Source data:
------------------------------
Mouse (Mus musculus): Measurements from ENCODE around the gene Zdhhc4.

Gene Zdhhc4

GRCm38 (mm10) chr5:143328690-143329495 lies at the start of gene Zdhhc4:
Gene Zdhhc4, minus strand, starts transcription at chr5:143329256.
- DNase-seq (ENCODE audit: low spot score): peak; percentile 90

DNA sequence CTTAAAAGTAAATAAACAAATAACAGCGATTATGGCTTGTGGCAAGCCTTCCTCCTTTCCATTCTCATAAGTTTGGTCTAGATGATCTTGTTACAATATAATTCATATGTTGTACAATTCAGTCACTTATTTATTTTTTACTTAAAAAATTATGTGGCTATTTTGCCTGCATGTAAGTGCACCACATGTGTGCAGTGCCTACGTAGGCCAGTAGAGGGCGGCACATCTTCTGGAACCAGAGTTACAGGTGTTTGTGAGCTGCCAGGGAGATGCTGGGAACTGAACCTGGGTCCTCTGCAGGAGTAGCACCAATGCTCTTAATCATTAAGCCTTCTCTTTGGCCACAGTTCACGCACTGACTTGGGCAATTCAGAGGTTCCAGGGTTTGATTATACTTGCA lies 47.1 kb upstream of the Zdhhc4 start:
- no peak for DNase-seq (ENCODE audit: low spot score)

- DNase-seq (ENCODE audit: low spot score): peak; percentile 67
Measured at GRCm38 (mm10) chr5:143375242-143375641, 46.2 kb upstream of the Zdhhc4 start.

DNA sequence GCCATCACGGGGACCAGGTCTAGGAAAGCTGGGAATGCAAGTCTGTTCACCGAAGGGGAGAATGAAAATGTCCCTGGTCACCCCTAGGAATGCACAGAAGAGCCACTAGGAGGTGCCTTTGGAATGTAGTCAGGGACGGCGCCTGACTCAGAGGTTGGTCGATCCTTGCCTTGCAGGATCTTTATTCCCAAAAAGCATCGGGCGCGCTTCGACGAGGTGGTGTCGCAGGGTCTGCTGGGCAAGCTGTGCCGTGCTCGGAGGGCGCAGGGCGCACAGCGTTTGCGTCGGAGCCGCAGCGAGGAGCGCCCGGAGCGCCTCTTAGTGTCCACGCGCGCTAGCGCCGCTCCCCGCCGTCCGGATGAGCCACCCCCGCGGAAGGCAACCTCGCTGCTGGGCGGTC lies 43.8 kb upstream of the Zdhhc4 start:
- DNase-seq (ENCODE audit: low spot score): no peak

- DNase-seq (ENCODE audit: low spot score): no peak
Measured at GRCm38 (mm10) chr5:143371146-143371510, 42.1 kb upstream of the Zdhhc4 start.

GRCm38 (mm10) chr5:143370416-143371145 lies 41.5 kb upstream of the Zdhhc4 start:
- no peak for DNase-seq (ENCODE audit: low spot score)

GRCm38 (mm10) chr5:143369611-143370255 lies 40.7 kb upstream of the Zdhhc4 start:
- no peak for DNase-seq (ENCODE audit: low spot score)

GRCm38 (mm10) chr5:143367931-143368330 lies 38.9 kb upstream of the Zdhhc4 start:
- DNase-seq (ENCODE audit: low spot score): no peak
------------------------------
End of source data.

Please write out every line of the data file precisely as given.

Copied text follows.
Mouse (Mus musculus): Measurements from ENCODE around the gene Zdhhc4.

Gene Zdhhc4

GRCm38 (mm10) chr5:143328690-143329495 lies at the start of gene Zdhhc4:
Gene Zdhhc4, minus strand, starts transcription at chr5:143329256.
- DNase-seq (ENCODE audit: low spot score): peak; percentile 90

DNA sequence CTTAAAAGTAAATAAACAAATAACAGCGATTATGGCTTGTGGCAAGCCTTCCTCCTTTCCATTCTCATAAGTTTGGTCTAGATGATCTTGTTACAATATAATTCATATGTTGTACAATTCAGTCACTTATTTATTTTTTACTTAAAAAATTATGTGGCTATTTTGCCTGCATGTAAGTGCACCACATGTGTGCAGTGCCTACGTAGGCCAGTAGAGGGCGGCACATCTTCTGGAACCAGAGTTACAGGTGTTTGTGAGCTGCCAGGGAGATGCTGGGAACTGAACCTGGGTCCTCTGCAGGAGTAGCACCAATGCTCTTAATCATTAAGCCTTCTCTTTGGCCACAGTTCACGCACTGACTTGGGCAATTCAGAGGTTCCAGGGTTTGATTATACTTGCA lies 47.1 kb upstream of the Zdhhc4 start:
- no peak for DNase-seq (ENCODE audit: low spot score)

- DNase-seq (ENCODE audit: low spot score): peak; percentile 67
Measured at GRCm38 (mm10) chr5:143375242-143375641, 46.2 kb upstream of the Zdhhc4 start.

DNA sequence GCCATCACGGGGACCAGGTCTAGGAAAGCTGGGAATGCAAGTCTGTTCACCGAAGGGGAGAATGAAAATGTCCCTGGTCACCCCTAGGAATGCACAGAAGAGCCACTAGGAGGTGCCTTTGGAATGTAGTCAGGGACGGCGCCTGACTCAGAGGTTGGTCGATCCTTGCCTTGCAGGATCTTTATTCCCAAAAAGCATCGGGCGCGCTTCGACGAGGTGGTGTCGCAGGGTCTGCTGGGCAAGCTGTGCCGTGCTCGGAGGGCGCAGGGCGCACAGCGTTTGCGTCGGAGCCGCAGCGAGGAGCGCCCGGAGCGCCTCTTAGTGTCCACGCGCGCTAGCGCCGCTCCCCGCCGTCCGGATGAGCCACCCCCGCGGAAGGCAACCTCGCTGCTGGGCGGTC lies 43.8 kb upstream of the Zdhhc4 start:
- DNase-seq (ENCODE audit: low spot score): no peak

- DNase-seq (ENCODE audit: low spot score): no peak
Measured at GRCm38 (mm10) chr5:143371146-143371510, 42.1 kb upstream of the Zdhhc4 start.

GRCm38 (mm10) chr5:143370416-143371145 lies 41.5 kb upstream of the Zdhhc4 start:
- no peak for DNase-seq (ENCODE audit: low spot score)

GRCm38 (mm10) chr5:143369611-143370255 lies 40.7 kb upstream of the Zdhhc4 start:
- no peak for DNase-seq (ENCODE audit: low spot score)

GRCm38 (mm10) chr5:143367931-143368330 lies 38.9 kb upstream of the Zdhhc4 start:
- DNase-seq (ENCODE audit: low spot score): no peak